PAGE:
The United States has often been imagined as both a deeply Christian nation and a thoroughly secular republic. These competing visions of the nation have created conflict throughout American history and have made the relationship between religion and politics quite … read more >

This course covers the major conservative thinkers from the rise of FDR to today, including Hoover, Robert Taft, William F. Buckley, the Young Americans for Freedom, Pat Buchanan, Phyllis Schafly, Ronald Reagan, the neocons, and ending with some of the … read more >

What does it mean to be vulnerable? What does it require of us? Should we blame ourselves for succumbing to wounds and disasters to which we knew we were vulnerable? These questions are complicated by the fact that we often … read more >

The relationship of Blacks and Jews in the United States is at once intimate and strained, mutually beneficial and antagonistic. This course examines this uneasy alliance from a number of perspectives including anthropology, politics and identity politics, history, religion, and … read more >

Through the city’s history, St. Louis residents and their leaders have established laws, policies, and practices that have privileged certain groups at the expense of others. Race has often been part of that equation. This course examines moments of social … read more >

  • Religious Freedom in America

  • Faculty: Mark Valeri and John Inazu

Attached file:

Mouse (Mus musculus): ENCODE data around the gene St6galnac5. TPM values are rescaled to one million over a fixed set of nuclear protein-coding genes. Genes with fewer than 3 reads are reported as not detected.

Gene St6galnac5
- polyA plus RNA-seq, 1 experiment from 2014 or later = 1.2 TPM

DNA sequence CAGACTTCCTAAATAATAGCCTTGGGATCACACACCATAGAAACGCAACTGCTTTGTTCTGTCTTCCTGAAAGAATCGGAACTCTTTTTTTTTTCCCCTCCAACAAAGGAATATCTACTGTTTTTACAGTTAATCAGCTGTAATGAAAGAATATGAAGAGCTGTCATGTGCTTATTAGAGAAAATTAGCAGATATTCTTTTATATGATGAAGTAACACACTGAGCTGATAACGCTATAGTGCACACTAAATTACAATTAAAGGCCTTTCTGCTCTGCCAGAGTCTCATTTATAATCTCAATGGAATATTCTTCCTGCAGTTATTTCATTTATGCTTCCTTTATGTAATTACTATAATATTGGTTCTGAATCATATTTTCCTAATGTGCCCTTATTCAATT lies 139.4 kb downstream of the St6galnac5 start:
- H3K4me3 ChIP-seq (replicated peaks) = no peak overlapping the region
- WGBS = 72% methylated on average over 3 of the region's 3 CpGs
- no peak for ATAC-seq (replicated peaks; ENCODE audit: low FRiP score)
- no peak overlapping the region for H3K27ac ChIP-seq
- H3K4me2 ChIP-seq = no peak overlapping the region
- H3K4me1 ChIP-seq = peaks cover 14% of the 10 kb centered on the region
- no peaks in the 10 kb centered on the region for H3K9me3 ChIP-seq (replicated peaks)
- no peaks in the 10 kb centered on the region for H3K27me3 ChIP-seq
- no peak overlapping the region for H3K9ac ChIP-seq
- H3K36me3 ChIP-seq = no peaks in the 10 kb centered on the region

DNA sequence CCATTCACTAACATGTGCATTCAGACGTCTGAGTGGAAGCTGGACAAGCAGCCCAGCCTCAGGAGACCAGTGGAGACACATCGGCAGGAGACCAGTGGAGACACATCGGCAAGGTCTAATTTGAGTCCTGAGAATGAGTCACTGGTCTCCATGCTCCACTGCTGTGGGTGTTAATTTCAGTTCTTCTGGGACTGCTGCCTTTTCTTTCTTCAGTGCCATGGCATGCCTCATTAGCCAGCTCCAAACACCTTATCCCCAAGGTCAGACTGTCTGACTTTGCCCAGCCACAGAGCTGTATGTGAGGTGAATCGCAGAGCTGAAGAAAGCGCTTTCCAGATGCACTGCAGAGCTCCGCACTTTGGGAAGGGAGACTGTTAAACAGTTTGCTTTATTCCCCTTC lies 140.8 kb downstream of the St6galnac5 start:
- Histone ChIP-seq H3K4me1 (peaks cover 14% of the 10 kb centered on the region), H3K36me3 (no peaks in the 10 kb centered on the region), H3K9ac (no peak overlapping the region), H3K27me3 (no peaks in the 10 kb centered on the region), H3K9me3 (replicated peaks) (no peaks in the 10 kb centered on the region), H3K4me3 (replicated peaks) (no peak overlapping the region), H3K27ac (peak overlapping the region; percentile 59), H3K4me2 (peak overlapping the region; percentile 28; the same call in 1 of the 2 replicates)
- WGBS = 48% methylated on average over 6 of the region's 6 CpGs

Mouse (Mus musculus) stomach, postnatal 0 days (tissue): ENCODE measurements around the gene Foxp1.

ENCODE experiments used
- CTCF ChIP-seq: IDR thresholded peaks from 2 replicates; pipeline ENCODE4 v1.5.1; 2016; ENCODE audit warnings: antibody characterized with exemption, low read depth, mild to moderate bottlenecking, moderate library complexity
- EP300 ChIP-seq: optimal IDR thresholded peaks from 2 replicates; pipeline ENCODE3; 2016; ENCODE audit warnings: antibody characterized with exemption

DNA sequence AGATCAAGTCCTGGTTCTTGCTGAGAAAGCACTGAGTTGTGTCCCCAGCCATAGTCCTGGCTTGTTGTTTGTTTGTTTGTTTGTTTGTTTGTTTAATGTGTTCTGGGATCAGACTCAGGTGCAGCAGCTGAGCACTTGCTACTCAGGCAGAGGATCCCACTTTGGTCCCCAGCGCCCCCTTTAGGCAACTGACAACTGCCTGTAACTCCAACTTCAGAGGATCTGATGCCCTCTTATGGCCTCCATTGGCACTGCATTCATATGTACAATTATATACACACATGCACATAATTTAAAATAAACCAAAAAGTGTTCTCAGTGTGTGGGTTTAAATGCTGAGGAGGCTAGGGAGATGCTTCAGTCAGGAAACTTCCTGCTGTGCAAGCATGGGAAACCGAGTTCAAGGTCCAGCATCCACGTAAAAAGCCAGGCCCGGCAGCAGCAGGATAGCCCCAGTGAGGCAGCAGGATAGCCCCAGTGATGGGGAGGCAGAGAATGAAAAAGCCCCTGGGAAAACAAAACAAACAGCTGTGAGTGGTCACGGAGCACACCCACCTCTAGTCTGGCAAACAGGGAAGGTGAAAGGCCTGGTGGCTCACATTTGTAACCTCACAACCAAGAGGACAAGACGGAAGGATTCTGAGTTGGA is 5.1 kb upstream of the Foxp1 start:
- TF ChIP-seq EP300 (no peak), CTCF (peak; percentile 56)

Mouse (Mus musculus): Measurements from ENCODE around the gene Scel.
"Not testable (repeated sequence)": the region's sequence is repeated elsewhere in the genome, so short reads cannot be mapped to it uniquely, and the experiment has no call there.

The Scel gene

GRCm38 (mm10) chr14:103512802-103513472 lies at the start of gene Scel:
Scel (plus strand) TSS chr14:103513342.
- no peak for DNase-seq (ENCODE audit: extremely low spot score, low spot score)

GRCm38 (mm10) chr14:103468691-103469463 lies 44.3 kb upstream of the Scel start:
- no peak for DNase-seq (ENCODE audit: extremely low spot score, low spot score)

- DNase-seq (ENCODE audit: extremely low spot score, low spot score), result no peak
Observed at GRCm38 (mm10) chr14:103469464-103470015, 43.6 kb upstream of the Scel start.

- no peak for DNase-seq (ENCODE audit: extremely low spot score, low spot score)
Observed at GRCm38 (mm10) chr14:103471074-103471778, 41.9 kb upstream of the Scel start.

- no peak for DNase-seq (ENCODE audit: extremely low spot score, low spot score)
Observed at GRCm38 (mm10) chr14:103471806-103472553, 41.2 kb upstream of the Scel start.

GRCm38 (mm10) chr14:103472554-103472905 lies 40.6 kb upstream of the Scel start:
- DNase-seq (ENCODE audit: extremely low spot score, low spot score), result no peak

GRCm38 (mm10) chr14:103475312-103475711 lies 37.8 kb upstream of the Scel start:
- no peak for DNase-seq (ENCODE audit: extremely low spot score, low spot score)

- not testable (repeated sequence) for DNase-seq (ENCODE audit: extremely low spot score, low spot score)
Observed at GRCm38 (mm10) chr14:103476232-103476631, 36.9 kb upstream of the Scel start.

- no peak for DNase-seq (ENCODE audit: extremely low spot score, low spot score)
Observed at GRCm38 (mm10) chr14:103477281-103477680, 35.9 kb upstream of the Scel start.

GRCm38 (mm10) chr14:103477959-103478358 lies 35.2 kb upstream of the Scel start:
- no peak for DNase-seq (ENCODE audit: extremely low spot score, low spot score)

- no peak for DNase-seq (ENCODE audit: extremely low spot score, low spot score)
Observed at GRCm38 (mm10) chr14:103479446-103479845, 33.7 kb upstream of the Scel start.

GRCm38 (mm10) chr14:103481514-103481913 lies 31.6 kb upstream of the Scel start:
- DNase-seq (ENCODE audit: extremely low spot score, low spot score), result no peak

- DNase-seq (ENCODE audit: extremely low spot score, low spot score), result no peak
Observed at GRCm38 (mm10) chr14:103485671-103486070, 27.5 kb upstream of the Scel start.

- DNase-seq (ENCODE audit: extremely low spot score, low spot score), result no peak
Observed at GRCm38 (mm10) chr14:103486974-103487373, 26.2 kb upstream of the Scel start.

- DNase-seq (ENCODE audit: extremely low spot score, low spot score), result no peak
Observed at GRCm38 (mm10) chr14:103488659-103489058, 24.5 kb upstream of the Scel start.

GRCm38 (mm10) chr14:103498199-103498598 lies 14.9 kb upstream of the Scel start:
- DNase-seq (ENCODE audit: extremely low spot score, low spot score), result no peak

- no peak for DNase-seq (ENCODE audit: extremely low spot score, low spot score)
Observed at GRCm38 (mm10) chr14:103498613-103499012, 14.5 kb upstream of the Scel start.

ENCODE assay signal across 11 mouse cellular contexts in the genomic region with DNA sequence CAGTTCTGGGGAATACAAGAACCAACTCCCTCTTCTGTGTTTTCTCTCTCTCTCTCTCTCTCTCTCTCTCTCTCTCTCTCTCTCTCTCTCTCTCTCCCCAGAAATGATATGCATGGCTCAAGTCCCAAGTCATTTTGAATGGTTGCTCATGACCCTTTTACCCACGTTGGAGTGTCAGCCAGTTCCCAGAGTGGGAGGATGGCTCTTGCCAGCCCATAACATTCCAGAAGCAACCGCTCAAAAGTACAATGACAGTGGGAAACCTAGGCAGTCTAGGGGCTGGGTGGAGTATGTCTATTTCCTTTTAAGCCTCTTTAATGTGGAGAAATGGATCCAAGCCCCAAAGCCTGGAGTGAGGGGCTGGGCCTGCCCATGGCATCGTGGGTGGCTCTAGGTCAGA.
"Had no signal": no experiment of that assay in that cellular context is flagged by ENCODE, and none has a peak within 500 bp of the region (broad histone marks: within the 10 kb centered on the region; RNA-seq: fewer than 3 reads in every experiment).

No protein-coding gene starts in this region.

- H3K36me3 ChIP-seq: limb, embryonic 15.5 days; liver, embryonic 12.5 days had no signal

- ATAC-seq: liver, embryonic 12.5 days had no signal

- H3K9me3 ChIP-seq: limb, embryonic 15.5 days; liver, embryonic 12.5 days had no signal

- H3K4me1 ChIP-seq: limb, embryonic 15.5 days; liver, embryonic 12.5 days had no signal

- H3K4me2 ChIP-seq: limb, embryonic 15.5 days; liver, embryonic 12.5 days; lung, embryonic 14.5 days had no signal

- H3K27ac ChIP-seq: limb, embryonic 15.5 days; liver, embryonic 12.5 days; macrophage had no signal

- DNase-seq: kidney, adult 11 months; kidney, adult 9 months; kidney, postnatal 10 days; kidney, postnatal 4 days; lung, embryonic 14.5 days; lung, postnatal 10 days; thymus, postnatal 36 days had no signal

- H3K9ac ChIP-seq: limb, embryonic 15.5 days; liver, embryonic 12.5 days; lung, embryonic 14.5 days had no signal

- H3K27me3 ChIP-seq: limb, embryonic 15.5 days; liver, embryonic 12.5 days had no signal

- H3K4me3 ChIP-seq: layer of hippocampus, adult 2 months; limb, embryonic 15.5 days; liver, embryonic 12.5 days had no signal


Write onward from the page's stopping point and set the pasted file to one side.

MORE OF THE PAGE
• Schedule: Mondays/Wednesdays/Fridays 10:00 a.m. - 11:00 a.m.
  • Course Number: L57 RelPol 320

This interdisciplinary course, co-taught by a law school professor and an American historian, concerns the intersection of religion, liberty, and law in American culture. It introduces students to the major texts and historical issues concerning religious liberty, using legal history … read more >

This course takes morality and the question of “what’s right” seriously as a lens through which to understand and assess modern American history. “Morality” is, of course, a devilishly flexible rhetoric, a language invoked to tell people how to act … read more >

This course focuses on the political and spiritual lives of Martin and Malcolm. We will examine their personal biographies, speeches, writings, representations, FBI Files, and legacies as a way to better understand how the intersections of religion, race, and politics … read more >

This course introduces students to important themes in the history of African American, and thus in American, religious history, among them slavery, emancipation, urbanization, migration, consumer culture, sexuality, politics, and media technologies. Primary attention is given to Afro-Protestantism in North … read more >

Certain books, “sacred scriptures,” shape U.S. society and culture in powerful and complex ways. Many religious communities believe that Scriptures are ancient texts that are ever-flowing sources of timeless truths. Often the truths advanced by one faith conflict with those … read more >